The 4 ways to earn money – and why you’re probably stuck on the first one

A message from our CEO and Founder, Joseph Chou.

It’s my absolute belief that everyday Australians could earn 5 times more than their current income.

Perhaps even 10 times more.

Once someone finds a reason to do it and then learns how to do it – it is entirely possible.

Most people wish they were earning more money, but few are actually taking a closer look at the way they’re generating their income. And chances are, what they will find is that they are not maximising their earning capacity.

Most people are likely surrounded by friends and family who are earning a similar income to them or less – and don’t really know how to break out of that.

In my experience, I tend to look for a formula in things. I want to look beyond the surface, understand all the ins and outs and find out what makes something tic.  As a businessman, for example, I study other successful organisations – even those that have nothing to do with property –  and look for what can be learned and replicated.

Based on my experience and reflection and review, what I’ve found is that income can be broadly categorised into 4 types –  and most people are either only aware of or attempt to earn the first.

Types of income

  1. Time-based

This is the income or salary most people are familiar with. Whether you’re a doctor, nurse, in HR, IT or a tradie – this is income you generate by trading your time for money. There may be a different value placed on each profession depending on what society values – a lawyer can charge $2,000 an hour for example, while an IT professional may charge $80 an hour – but it’s still income based on time spent working.

  1. Transaction-based

This is income where you get paid a percentage of a transaction, based on the transaction’s value. This includes sales commissions you might receive from selling any number of products or services – insurance, property, retail etc. Investment banks, such as Macquarie, would receive a percentage of income from companies raising capital to IPO – this would be another transactional income example. Transactional income can potentially help increase the value of your hours without the need to study further or change professions. It’s also something that can be done part time, to supplement your existing income.

  1. Leveraged

Leveraged income is not directly dependent on any personal input of time, transaction or skill. Leveraged income is where you can leverage the time or skill of other people and keep a proportion of that income. For example, in Microsoft, a massive team of engineers or IT support may go out and charge out their time and services; Microsoft would keep a proportion of that cost and also pay the remaining amount to the individual. A doctor who runs a medical practice may hire other 5 doctors, pay them a good income and also keep a portion of their charge out fee. Network marketing – Amway, Avon etc –  is another example of leveraged income.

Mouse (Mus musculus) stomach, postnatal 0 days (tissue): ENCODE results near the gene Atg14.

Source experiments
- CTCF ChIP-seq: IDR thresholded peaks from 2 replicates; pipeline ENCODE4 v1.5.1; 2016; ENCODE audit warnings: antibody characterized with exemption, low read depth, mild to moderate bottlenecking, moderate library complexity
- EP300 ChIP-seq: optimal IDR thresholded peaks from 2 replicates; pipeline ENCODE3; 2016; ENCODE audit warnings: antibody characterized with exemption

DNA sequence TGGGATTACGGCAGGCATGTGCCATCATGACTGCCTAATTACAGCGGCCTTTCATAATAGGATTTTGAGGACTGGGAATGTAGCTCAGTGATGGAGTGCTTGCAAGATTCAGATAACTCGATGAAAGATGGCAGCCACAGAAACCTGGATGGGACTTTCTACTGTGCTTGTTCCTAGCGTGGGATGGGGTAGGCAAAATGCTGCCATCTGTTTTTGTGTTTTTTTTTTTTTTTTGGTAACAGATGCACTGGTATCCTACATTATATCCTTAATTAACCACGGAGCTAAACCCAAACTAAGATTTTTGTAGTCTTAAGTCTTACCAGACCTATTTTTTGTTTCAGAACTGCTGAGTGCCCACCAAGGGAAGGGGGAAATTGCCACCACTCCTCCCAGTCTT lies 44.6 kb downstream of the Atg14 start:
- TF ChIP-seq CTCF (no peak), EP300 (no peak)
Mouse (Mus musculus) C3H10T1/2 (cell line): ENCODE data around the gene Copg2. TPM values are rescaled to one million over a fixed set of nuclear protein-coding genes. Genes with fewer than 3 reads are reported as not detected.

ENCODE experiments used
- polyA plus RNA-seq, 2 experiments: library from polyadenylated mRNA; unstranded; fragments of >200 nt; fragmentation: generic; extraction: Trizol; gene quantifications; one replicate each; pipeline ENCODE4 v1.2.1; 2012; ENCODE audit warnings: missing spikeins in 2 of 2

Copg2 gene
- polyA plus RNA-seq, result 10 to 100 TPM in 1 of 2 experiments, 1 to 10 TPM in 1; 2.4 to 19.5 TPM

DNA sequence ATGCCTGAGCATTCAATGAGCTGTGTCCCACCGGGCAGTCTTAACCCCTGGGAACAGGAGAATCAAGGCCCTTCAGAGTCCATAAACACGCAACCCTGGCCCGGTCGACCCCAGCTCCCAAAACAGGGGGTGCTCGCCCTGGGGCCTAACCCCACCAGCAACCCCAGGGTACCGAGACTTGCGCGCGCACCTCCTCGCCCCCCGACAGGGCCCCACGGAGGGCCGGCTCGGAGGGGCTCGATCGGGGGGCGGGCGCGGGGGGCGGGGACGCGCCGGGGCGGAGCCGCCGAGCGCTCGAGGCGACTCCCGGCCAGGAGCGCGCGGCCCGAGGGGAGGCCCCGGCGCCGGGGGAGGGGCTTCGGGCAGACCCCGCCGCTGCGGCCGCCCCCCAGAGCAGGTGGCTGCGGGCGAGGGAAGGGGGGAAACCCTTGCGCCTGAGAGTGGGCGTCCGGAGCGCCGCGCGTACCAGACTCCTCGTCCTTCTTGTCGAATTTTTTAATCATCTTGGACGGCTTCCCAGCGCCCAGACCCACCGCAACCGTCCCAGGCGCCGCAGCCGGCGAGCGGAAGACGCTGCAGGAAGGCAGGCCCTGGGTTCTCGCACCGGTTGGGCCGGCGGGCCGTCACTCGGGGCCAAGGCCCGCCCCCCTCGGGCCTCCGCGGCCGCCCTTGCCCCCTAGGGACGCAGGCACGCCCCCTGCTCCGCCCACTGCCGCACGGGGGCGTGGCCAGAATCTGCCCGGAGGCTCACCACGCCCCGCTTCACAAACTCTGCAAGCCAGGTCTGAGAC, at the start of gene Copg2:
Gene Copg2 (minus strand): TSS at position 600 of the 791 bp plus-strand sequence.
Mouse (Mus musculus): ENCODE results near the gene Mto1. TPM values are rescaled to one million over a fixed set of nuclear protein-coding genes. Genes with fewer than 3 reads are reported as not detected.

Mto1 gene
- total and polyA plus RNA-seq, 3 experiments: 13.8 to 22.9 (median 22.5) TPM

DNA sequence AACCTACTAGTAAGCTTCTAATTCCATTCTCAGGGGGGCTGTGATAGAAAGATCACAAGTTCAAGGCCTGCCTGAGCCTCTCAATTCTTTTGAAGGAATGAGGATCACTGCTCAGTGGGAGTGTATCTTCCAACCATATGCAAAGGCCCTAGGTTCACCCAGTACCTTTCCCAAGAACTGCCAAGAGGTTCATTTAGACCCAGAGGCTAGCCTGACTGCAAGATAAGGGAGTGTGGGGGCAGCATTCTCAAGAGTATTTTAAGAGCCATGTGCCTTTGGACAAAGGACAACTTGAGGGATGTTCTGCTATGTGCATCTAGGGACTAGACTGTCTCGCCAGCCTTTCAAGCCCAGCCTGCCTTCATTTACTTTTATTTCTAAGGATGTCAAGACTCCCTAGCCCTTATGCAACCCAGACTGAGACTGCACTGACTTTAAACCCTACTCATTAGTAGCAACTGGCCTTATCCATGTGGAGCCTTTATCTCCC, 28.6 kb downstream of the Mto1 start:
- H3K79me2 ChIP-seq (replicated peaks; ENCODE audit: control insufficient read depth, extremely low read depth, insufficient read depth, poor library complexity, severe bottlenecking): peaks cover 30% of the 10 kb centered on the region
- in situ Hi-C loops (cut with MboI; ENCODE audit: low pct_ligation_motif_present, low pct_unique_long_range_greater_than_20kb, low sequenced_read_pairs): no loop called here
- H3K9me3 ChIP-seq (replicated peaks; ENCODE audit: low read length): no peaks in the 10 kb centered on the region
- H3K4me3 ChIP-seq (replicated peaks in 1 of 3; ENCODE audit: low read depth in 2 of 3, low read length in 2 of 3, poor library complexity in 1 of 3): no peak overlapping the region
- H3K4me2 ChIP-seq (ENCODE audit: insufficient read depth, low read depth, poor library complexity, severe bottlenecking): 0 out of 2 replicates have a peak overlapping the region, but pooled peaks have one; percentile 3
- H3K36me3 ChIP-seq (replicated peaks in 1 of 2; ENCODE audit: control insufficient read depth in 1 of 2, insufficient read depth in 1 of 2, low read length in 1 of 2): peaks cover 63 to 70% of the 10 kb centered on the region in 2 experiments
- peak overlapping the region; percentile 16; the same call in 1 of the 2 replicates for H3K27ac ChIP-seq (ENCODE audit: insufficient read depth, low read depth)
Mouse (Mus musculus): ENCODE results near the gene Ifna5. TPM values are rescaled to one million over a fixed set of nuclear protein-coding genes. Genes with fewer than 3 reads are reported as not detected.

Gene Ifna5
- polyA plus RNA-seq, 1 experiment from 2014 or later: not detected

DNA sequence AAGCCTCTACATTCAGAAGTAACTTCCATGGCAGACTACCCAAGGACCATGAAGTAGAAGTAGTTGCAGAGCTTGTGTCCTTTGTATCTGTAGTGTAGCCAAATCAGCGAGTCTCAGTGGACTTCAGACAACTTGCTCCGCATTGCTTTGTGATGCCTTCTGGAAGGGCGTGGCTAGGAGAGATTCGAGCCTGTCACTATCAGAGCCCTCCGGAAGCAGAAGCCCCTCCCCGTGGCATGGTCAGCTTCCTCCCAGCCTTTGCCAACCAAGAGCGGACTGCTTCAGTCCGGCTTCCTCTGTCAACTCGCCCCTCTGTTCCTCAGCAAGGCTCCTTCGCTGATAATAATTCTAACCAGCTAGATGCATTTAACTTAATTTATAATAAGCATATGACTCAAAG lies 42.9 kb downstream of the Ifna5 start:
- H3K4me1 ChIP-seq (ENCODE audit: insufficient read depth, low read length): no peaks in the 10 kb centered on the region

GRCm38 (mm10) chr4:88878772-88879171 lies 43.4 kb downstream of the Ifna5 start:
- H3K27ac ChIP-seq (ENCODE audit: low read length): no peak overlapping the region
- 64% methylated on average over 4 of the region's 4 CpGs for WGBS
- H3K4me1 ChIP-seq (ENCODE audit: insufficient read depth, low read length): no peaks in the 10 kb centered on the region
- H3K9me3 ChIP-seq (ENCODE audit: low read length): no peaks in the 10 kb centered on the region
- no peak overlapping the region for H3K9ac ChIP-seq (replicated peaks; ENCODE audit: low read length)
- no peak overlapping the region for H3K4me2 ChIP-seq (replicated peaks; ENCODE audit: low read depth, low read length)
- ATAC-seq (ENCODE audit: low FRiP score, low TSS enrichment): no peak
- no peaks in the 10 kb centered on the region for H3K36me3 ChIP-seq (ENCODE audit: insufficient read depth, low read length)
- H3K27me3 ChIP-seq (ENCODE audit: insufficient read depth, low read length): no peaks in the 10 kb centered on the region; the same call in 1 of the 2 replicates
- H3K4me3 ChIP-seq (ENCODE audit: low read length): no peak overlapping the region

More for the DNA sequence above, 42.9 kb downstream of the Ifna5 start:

1. Investment

Most people would be familiar with investment income – this is income generated from an asset you own – for example, dividends from shares or rent from a property. For everyday people – investment in property is appealing – it’s an asset class everyone can understand, and you can make substantial financial progress through investing. For example, I was just talking to a couple who are Ironfish customers – they’re earning $70K each through their salaries but their net rental income from their portfolio is making them an extra $70K a year.

At Ironfish, we’re very strong about building wealth and educating our customers on the importance of achieving long-term financial security. We provide the guidance and mentoring to help people expand their income, not just through property investment, but also through education, and a change of mindset that can help them to progress in their career – to increase their perceived value in the workplace or look to other income types if that suits.

At the end of the day, there are many ways to expand your income but relying on your own time and the prescribed value of your time is not going to take you to the next level. If you decide you’re ready to take the leap, then do your research, get onto Amazon and download a few books – there’s plenty of good reading out there on the topic. But most importantly, talk to people who know, who’ve done it before – chances are they will be very willing to share their insights, because life, after all, is about maximising opportunities.

Joseph Chou is the CEO & Founder of Ironfish, a highly successfully entrepreneur and seasoned investor. He travels regularly around Australia speaking at a variety of events including property investment seminars and workshops. To book your seat at his next speaking engagement, visit our property seminars and events page.

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